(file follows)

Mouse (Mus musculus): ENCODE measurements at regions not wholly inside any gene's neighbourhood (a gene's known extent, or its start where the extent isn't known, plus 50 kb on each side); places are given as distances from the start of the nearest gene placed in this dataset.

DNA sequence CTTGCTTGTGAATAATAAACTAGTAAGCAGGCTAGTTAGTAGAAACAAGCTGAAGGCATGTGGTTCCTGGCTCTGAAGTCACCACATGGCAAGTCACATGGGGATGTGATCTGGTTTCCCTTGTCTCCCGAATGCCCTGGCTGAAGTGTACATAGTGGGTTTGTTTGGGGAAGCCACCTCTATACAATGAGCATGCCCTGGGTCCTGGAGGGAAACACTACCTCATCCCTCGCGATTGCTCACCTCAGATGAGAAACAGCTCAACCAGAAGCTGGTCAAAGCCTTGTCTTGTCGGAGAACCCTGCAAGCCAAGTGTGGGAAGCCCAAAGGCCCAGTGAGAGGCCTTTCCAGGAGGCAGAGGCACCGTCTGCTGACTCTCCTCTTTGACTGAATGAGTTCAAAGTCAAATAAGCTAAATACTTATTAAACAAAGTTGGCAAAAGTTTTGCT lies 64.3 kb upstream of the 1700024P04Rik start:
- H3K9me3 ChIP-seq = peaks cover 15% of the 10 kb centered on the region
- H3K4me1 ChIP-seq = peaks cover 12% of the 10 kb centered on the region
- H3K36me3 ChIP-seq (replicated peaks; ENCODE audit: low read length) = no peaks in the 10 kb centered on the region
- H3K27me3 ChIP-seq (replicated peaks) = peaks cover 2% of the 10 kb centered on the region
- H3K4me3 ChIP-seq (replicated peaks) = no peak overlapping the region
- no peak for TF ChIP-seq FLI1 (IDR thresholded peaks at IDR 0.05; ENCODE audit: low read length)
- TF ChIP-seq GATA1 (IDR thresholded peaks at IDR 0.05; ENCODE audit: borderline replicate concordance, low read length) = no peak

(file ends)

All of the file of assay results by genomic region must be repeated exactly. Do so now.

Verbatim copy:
Mouse (Mus musculus): ENCODE measurements at regions not wholly inside any gene's neighbourhood (a gene's known extent, or its start where the extent isn't known, plus 50 kb on each side); places are given as distances from the start of the nearest gene placed in this dataset.

DNA sequence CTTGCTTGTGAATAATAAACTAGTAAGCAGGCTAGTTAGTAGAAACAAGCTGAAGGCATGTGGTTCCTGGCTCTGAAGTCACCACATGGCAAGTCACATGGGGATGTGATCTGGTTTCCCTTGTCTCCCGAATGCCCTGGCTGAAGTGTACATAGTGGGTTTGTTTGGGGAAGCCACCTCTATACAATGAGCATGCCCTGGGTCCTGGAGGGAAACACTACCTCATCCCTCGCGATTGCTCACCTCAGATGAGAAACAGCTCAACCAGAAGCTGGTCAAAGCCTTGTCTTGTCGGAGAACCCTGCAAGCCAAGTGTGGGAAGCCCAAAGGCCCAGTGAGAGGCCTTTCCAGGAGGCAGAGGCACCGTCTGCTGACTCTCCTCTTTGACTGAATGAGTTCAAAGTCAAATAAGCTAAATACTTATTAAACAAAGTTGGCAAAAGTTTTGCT lies 64.3 kb upstream of the 1700024P04Rik start:
- H3K9me3 ChIP-seq = peaks cover 15% of the 10 kb centered on the region
- H3K4me1 ChIP-seq = peaks cover 12% of the 10 kb centered on the region
- H3K36me3 ChIP-seq (replicated peaks; ENCODE audit: low read length) = no peaks in the 10 kb centered on the region
- H3K27me3 ChIP-seq (replicated peaks) = peaks cover 2% of the 10 kb centered on the region
- H3K4me3 ChIP-seq (replicated peaks) = no peak overlapping the region
- no peak for TF ChIP-seq FLI1 (IDR thresholded peaks at IDR 0.05; ENCODE audit: low read length)
- TF ChIP-seq GATA1 (IDR thresholded peaks at IDR 0.05; ENCODE audit: borderline replicate concordance, low read length) = no peak